• Artichokes
  • Lettuce
  • Endive
  • Figs
  • Lime
  • Celery
  • Parsley
  • Parsnips
  • Saccharin

Adding foods rich in beta carotene may help prevent sun sensitivity however.

These lists are by no means comprehensive, and as new medicines are discovered and used for longer periods of time, more will be added to this category. The best way to know for sure if a medicine you are taking might cause a problem is to talk to your physician and your pharmacist, then look the medicine up yourself to be sure nothing was left out.

This article represents the opinions, thoughts, and experiences of the author; none of this content has been paid for by any advertiser. The team does not recommend or endorse any products or treatments discussed herein. Learn more about how we maintain editorial integrity here. Sun Sensitive Drugs. Available at: ©1996-2012 MedicineNet, Inc.2.Skin Problems and Treatments Health Center. Beware of Sunburn Boosters. Available at: ©2005-2012 WebMD, LLC.


  • Crystalrz4
    5 years ago

    I’ve never had trouble being out in the sun before, but a few weeks ago, I went out to watch my granddaughter in her little pool, with her mother, my oldest daughter. Now, I’m on two of the meds listed above, under the photo-toxic drugs: Diltiazem and Lasix. I haven’t actually spent much time in the sun over the last 10+ years, but I spent about 30 minutes watching her, while sitting in the direct sunlight. I didn’t think I’d be out there long enough to need sunscreen. I was in shorts and a tank top. Something very odd happened to me. I actually turned a bit red every where the skin was exposed (I usually Never burn). Then a couple places on my legs started to lightly bleed. I noticed small droplets of blood running down my legs from cracked skin just below my knees. I was feeling a bit dizzy, so I went to lay down in my room. My head exploded! I got very nauseated, my heart started racing and got very irregular. I had a little trouble breathing, and started slipping in and out of consciousness. I don’t remember who found me, I think it was my youngest daughter (an EMT), and she started working on me to stabilize me. I was sick for four days, but we could never figure out why it happened. I wonder if the photo-toxicity was the reason?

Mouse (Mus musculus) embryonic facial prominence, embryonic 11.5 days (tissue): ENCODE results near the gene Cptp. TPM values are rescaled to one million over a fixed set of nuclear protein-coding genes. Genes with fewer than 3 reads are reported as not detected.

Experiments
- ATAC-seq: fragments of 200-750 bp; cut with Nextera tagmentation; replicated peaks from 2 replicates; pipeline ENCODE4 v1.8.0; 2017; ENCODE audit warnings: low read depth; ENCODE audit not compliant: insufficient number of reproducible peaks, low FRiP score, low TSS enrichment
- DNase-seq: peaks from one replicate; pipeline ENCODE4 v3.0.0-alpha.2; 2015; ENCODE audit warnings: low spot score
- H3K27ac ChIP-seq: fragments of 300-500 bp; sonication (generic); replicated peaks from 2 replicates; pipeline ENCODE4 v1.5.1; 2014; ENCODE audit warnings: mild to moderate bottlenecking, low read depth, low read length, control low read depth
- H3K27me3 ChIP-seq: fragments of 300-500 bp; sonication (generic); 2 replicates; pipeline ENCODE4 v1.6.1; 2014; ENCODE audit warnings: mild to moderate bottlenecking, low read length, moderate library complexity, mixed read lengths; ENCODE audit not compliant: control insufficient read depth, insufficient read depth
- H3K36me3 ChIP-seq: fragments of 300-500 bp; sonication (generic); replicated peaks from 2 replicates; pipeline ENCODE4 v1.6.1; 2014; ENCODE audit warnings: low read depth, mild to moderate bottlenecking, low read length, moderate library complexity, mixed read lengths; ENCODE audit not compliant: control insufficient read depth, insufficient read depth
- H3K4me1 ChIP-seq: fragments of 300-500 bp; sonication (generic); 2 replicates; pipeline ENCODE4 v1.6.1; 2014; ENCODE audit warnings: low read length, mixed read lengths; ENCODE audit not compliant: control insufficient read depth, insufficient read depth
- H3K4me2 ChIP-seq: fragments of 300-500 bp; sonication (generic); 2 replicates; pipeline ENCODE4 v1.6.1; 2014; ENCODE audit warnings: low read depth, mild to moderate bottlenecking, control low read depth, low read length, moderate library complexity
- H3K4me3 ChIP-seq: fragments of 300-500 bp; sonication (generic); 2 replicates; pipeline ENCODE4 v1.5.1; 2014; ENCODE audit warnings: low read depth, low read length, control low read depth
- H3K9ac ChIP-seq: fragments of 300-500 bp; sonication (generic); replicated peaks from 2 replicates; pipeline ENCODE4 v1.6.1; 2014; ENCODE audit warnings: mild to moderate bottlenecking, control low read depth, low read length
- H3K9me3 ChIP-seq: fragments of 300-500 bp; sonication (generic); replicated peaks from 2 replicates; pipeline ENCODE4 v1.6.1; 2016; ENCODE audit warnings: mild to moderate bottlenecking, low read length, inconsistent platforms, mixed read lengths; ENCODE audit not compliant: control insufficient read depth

• mjsymonds
    7 years ago

    Ellen – These lists are really helpful. Thanks also for the clear explanations of phototoxicity and photoallergy.

  • Ellen Schnakenberg author
    7 years ago

    mjsymonds – I am so grateful you wrote to let me know this is a helpful list… Thank you so very much for taking the time to comment!

  • Janet
    7 years ago

    I fully enjoyed this article. Very informative and helpful.
    I have a question…I am looking for your 10 commandments letter you wrote and posted a couple months back. I am trying to locate it in the website but can’t. Can you email it to meet our perhaps post it again. I need to give it to a new doc. Thank you. Blessings, janet jones las Vegas jones

    Much appreciated!

  • Ellen Schnakenberg author
    7 years ago

    Janet – you’ve got it. I will send you an email by Monday 🙂